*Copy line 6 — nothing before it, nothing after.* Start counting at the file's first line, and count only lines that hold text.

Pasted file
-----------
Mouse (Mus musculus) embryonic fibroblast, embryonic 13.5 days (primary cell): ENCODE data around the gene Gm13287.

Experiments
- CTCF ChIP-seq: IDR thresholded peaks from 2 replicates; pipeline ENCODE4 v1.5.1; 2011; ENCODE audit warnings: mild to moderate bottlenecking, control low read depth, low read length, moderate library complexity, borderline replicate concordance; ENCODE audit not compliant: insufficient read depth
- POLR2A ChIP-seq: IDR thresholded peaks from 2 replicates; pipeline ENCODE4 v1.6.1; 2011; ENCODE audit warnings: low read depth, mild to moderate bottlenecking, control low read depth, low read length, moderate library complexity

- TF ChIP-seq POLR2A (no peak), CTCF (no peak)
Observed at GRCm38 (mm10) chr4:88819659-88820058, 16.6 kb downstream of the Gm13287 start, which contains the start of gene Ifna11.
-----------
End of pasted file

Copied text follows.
Observed at GRCm38 (mm10) chr4:88819659-88820058, 16.6 kb downstream of the Gm13287 start, which contains the start of gene Ifna11.